Lobbying Affiliate: MML&K Government Solutions
{ Banner Image }

Employment Law Blog

When It Comes To Employment Issues, Choose A Firm That Thinks Outside the Cubicle.

Contact Us

250 Character(s) Remaining
Type the following characters: romeo, mike, three, mike, hotel

* Indicates a required field.

Categories

McBrayer Blogs

Mandatory No More – New Law Removes Arbitration Requirements from Sexual Harassment Disputes

Update: President Biden signed the Ending Forced Arbitration of Sexual Assault and Sexual Harassment Act into law on March 3, 2022.

On February 10th, the U.S. Senate passed the Ending Forced Arbitration of Sexual Assault and Sexual Harassment Act. This bill, which is expected to be signed into law by President Biden, will bar employers’ mandatory arbitration agreements from applying to cases of sexual assault or sexual harassment, opening the door for in-court litigation in such situations. Employers should prepare for the changes that this new law will bring to dispute resolution policies.

Mandatory arbitration agreements have been an important tool for resolving disputes among employees for employers seeking to manage potential liability and other risks related to personnel policies while maintaining compliance with all laws governing such policies. Mandatory arbitration agreements allow employers to resolve issues privately and in-house via the legally binding decision of a third-party arbitrator, as opposed to the more public and expensive process of courtroom litigation.

When this new law is enacted, employees who have signed mandatory arbitration agreements will no longer be bound to resolve a dispute with another employee via arbitration if the dispute involves sexual harassment or sexual assault allegations. The bill defines a sexual assault dispute as one “involving a nonconsensual sexual act or sexual conduct,” and a sexual harassment dispute as one “relating to conduct that is alleged to constitute sexual harassment under applicable Federal, Tribal, or State law,” including but not limited to unwelcome sexual advances or attention, conditioning professional or other benefits on sexual activity, and retaliation for rejecting unwanted sexual attention.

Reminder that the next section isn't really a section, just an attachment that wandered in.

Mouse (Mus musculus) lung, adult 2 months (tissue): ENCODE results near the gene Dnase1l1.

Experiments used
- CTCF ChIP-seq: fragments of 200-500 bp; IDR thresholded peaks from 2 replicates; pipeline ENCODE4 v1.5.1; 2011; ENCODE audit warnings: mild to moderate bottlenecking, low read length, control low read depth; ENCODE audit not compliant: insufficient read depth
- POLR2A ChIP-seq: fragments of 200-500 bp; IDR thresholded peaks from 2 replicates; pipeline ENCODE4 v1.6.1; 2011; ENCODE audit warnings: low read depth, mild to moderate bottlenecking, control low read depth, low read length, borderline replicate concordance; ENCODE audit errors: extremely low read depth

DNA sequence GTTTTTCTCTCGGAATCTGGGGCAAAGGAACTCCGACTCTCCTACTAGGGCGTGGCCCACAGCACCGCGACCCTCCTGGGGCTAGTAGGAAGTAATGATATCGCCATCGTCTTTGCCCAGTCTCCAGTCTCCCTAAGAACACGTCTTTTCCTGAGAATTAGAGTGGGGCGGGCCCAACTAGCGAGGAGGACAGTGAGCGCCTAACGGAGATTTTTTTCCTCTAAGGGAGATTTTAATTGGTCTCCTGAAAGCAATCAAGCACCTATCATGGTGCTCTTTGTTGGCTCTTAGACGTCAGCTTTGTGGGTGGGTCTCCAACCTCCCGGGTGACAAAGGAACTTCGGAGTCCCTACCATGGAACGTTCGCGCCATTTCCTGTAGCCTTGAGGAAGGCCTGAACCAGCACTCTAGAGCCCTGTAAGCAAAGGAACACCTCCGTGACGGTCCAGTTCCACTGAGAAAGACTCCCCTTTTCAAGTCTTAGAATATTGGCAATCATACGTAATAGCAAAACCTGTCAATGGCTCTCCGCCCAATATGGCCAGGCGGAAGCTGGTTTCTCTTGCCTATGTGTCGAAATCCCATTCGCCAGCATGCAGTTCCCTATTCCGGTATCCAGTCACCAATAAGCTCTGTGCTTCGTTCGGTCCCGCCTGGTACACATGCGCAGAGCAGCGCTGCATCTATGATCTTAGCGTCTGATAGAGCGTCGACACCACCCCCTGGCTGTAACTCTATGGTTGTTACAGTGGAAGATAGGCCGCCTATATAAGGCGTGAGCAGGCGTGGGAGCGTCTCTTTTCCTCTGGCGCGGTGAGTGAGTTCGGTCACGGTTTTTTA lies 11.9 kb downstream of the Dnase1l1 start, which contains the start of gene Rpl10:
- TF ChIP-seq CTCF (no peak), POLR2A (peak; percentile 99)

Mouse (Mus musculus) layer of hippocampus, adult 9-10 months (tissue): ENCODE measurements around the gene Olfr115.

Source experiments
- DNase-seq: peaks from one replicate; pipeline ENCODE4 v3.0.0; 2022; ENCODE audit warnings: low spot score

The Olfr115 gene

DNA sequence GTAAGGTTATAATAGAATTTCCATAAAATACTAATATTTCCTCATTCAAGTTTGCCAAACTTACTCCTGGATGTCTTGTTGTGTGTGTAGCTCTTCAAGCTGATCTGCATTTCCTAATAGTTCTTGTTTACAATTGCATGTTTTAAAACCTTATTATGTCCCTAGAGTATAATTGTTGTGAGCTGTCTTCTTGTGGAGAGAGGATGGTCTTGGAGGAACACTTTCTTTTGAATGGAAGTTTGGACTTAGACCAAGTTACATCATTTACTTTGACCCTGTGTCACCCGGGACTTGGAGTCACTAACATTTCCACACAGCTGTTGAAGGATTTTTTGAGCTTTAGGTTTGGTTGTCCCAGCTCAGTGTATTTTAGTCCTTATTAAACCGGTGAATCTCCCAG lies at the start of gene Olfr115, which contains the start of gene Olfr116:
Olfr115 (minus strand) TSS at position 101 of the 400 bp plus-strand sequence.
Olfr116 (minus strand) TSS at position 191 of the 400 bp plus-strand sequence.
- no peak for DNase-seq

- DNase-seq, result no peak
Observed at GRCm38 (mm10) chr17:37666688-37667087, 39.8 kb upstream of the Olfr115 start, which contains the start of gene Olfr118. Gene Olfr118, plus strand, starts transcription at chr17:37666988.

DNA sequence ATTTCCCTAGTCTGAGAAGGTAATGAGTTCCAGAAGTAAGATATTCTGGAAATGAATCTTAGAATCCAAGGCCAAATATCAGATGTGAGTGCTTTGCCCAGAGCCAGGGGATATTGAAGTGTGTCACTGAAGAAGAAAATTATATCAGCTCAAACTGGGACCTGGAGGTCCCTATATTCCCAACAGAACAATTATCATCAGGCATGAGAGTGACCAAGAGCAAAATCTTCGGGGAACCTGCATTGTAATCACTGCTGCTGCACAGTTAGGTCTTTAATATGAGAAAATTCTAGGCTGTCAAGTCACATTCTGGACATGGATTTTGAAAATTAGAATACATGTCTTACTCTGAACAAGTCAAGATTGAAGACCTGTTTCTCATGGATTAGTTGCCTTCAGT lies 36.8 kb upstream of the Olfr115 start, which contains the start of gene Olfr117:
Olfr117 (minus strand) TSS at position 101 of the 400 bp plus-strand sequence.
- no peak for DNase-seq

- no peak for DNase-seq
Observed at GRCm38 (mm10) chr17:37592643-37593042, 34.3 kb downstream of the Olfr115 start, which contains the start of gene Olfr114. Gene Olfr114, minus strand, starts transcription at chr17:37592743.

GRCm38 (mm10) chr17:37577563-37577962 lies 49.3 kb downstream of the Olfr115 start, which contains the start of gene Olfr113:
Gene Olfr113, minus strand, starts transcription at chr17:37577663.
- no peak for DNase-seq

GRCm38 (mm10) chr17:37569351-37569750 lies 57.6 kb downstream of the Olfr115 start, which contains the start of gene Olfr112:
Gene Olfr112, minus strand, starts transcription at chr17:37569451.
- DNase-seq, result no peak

The new law does not ban the use of arbitration in such circumstances, and the complainant may still choose to utilize the more private process of arbitration. Additionally, if the complainant wishes to pursue litigation in lieu of arbitration, they must elect to do so; the new law does not automatically bypass the option of arbitration or set litigation as the default.   

To prepare for enactment, employers currently utilizing mandatory arbitration agreements should review their policies with an attorney and adjust as necessary to reflect the new law. Updating these agreements to specify the options available and the circumstances in which they apply will ensure that employees are aware of the available legal paths under the terms of the agreement, should a dispute arise. Employers should also consider, as always, continuing or increasing efforts to prevent sexual harassment in the workplace, such as employee trainings.

To review your polices and take preventative measures against sexual harassment in your workplaces, contact McBrayer today.

Claire M. Vujanovic, member with McBrayer, is located in the firm's Louisville office.  Ms. Vujanovic's practice is concentrated in the areas of labor and employment law and includes NLRA compliance, drafting and reviewing employment manuals and policies, drafting severance, non-compete and employment agreements, and counseling clients related to overtime and wage and hour regulations, laws and claims and workplace discrimination.  Ms. Vujanovic can be reached at cvujanovic@mcbrayerfirm.com or (502) 327-5400, ext. 2322.  

Lexington, KYLouisville, KYFrankfort, KY: MML&K Government SolutionsWashington, D.C.